On the heels of a court decision expanding voting by mail in Texas, county election supervisors are bracing for what needs to be done to carry it out.
The coronavirus pandemic has thrown elections into turmoil. Numerous legislative runoffs and other contests, such as the runoff between Royce West and MJ Hegar over who will be the Democratic nominee for Senate who takes on incumbent John Cornyn, are postponed to July as the state tries to wait out the worst of the outbreak. This has led to efforts to expand the state’s restrictive mail-in ballot system to include all Texans.
Wednesday, Democratic Travis County Judge Tim Sulak issued a temporary injunction that would allow all Texans who fear exposure to the coronavirus from in-person voting to, instead, request a mail ballot. Previously, only Texans who were 65 years or older, disabled, in jail or out of the county on Election Day and during early voting were eligible to vote by mail.
Sulak’s decision has been applauded by the Texas Democratic Party, which filed the legal challenge.
Civic engagement groups such as the League of Women Voters, also saw the injunction as a major step forward for voting rights.
“This is truly a victory and exalts the Texas judiciary as a shining example of how to balance the constitutional right to vote with legitimate health and safety concerns,” said Chris Carson, president of the board of directors of the U.S. League of Women Voters in a statement. “The league is no stranger to these lawsuits across the country, and we will continue to work on behalf of voters nationwide to expand and protect access to the ballot in these unprecedented times.”
Though the case will certainly be appealed, leaving the final decision in doubt, those who administer elections at the county level have started thinking about how to implement the mail ballot expansion.
Roxanne Werner, director of community relations for the Harris County Clerk’s Office, said that as of right now, they are still planning for far more in-person voting than mail-in and have continued with initiatives to make that as safe as possible by stocking up on protective equipment like gloves and masks as well as training poll workers remotely rather than in person.
However, they are also now factoring in more interest in the mail-in system. A large community outreach program is on the table which will, hopefully, walk Harris County voters through the mail-in ballot process and make sure they are eligible and counted. They remain in a holding pattern, though, as the case continues to make its way through the courts.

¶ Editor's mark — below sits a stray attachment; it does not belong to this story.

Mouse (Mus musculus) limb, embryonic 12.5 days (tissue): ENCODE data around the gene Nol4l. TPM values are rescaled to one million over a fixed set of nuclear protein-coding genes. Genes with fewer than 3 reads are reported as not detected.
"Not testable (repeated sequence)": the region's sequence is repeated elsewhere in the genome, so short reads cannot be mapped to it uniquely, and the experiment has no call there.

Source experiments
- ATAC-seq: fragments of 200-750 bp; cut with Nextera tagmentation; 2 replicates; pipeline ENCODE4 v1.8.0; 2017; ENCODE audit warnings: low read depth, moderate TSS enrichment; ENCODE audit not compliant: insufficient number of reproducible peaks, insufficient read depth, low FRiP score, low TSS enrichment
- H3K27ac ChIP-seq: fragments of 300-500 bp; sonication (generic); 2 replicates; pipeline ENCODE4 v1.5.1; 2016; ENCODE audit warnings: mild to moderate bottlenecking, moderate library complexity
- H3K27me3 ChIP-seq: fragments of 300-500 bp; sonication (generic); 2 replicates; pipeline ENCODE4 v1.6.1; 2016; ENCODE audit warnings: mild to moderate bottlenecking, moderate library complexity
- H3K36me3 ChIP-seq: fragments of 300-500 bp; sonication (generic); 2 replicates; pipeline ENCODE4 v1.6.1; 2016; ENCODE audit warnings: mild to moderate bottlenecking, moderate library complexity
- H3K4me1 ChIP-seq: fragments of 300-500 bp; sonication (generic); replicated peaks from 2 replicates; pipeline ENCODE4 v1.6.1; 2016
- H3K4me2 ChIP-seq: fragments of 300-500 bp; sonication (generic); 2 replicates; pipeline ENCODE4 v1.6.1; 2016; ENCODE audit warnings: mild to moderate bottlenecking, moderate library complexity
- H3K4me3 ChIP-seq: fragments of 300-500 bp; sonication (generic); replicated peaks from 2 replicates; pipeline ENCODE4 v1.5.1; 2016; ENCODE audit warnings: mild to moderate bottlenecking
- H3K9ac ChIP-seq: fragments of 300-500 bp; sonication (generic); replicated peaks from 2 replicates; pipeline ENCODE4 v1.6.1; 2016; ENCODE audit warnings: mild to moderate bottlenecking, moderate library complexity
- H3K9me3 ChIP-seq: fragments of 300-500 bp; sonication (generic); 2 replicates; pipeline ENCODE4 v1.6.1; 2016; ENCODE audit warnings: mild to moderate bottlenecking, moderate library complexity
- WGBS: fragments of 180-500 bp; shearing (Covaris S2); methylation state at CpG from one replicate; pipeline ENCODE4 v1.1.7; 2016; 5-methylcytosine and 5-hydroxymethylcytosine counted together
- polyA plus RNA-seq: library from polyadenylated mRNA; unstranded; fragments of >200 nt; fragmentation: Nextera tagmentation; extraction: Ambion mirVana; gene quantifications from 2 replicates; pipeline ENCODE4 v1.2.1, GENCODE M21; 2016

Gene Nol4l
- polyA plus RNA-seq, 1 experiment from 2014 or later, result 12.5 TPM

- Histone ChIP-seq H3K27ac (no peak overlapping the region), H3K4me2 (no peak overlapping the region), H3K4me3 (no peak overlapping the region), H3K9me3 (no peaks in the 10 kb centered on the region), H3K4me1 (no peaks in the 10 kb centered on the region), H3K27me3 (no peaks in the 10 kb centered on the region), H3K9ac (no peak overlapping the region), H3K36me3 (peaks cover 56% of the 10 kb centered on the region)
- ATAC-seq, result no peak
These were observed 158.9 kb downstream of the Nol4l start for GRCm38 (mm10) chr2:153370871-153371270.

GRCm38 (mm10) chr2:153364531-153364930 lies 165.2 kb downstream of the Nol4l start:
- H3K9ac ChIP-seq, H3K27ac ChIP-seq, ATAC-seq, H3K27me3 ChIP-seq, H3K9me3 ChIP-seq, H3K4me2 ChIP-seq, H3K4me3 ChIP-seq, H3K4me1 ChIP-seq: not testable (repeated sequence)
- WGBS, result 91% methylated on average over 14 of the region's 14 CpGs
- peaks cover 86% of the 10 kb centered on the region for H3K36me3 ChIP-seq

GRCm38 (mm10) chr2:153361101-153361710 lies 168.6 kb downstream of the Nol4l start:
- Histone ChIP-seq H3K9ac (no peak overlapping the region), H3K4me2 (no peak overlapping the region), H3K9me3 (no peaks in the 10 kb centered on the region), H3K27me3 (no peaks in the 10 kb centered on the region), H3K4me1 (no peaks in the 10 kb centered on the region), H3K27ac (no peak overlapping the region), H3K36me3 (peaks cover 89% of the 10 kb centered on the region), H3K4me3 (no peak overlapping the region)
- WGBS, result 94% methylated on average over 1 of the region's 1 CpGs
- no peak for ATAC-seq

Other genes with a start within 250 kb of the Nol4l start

“We definitely expect more mail-in ballots after this,” says Werner.
Travis County is taking a hard look at their equipment stores, according to Chief Deputy Clerk Dana Hess, who noted there are a lot of machines that are involved in mail-in ballots. She anticipates needing more equipment to print envelopes, print ballots, open envelopes, sort ballots, and count ballots as well as people to train and use all of that technology. Her office is currently scouting the cost of acquisition of extra machines so she can ask for more money. They won’t be available in time for the currently rescheduled summer run-off election, but they will be included in the budget for the November general election that she files at the end of September.
“It’s hard to predict exactly what we’ll be doing,” said Hess. It will all depend on what everything looks like when we get closer to the election. We are expecting a lot of mail-in ballots, whether the expansion ultimately goes through or not. I imagine other counties are doing the same.”
Unfortunately, the same pandemic that is making expanded mail-in ballots a possibility is also hampering the offices of the people overseeing the elections.
Many county clerks’ offices, including Dallas County, are closed and running on skeleton staffs.
The companies that make the equipment Travis County hopes to order have their own outbreak-related problems that may result in delays.
The state could help eliminate the uncertainty and delays by dropping the idea of appealing the judge’s decision, but that doesn’t appear likely. Attorney General Ken Paxton has made it clear he intends to fight as long as the courts will allow him to do so.